“How come? Coffee’s four bucks. Seeing your dealer after?” Almost wouldn’t surprise me.

    “That’s so lame. Teddy and Rick and me might go for pizza after practice. Please?”

    “Teddy, Rick and I. All right, since you said please. At Luigi’s?”

    “Probably. I’ll let you know where to pick me up.”

    Jack passed two sawbucks over the table as Steven pushed himself back from the crumbs and egg yolk stains on his placemat. “Thanks Dad. I’ll grab my phone and we can go.”

    In the garage six minutes hence, Steven tossed his gym bag into the back seat and Jack fired up the Audi. They rode in silence to the Village Marketplace, and while Steve was in Starbucks getting served, Jack put on a CD of Bill Evans Live in Monteux and let the lilt of Waltz for Debby fill the cabin, wishing for some reason he had a cigarette.

    At the athletic field he told his son “Just remembered, I’ve got to visit a client this after. Call your mom when you’re ready to go home.” Steven nodded blankly and clumped off. Jack brought the top down, cranked up the stereo, and roared off, the crisp autumn air tousling his thinning hair. At the 7-11 at Four Corners he bought a bottle of mango nectar and a pack of American Spirits, surprised at having to pay ten dollars for cigs. How long has it been, twelve years? No, longer. I gave them up when Steven came.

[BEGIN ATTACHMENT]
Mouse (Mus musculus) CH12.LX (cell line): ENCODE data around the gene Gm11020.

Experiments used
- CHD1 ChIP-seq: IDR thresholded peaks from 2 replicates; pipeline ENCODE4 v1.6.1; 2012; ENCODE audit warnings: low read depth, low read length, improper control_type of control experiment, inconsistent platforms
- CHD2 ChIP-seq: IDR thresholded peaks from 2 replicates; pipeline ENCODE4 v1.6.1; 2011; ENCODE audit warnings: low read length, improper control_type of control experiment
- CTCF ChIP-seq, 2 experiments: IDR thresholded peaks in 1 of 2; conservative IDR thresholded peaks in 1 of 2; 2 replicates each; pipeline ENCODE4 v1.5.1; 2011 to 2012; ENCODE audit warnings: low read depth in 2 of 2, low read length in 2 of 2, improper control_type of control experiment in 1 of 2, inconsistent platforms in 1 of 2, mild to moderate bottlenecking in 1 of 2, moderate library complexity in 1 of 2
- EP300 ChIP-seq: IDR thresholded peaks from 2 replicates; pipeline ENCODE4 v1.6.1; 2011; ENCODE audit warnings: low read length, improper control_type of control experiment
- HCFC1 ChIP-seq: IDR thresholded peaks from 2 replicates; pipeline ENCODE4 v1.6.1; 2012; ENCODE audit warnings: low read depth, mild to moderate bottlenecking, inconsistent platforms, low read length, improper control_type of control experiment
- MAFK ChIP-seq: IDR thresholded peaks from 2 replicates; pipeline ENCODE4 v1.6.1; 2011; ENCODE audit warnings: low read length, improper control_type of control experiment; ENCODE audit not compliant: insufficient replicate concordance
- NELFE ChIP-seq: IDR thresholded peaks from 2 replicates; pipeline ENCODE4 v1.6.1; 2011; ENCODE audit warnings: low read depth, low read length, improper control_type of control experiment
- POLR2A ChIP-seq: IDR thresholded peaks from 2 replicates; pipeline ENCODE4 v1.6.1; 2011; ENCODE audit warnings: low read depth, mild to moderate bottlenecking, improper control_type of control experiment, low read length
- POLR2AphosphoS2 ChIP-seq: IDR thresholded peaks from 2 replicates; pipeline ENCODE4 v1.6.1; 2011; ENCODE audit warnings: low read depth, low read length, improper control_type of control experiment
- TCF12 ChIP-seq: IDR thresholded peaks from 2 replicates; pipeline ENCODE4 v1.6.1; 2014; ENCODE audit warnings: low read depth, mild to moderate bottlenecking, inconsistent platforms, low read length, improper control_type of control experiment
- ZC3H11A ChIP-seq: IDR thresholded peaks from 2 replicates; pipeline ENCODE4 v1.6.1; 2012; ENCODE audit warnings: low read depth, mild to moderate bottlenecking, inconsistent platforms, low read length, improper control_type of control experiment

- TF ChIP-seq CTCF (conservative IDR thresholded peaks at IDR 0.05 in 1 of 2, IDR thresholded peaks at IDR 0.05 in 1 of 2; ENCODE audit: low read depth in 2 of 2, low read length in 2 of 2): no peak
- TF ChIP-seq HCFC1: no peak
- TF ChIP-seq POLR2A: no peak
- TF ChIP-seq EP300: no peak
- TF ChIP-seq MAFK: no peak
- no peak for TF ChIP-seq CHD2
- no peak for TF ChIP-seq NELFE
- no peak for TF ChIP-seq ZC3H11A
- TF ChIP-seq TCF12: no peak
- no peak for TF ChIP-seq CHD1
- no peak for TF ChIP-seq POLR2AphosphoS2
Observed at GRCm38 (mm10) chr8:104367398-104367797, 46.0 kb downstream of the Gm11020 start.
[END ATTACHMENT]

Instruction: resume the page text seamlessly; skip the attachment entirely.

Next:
He piloted the red S5 along County Road, smoke filling his lungs and jazz his ears, beating the wheel in time to the rhythm. Damn. Love what’s-his-name, that Swedish bass player. Too nice a day. Fuck vacuuming. Time to wind my clock. He dialed Julie, his partner’s legal assistant whom he found excuses to work late with every now and then. She answered, said she was doing housework and told him to please pop over, as he’d ardently hoped. At a traffic light, he texted Melissa, whom he assumed would still be grunting about the gym: Client on fire. Making house call. Might be as late as 5. Will help u then.

    Covering herself with her hands for no good reason, Melissa crossed the hotel room to read Jack’s message. She skipped back to the bed and fell into Bill’s arms. Stroking her nipples, he murmured “What was that?”

    “Just Jack,” she told him, snuggling in. “Says a client needs him all afternoon. Good for us.”

    “Did he say who? I didn’t think anyone on his list needed that level of care.”

    “Nope. You can ask him when you see him in the office Monday. Or tonight at dinner.”
  • POP QUIZ

    Answer one question only or don't bother and go on to your next story. Everyone will get an A.

    1. Is following two interior monologs at once confusing or distracting?
    2. For that matter, should young Steve be having one too?
    3. Is it too sexy? Not sexy enough?
    4. Any bits you had to read more than once to make sense of things?
    5. Anything else—good, bad or meh?

    @image: By John Delano of Hammond, Indiana, Attribution, https://commons.wikimedia.org/w/index.php?curid=1374198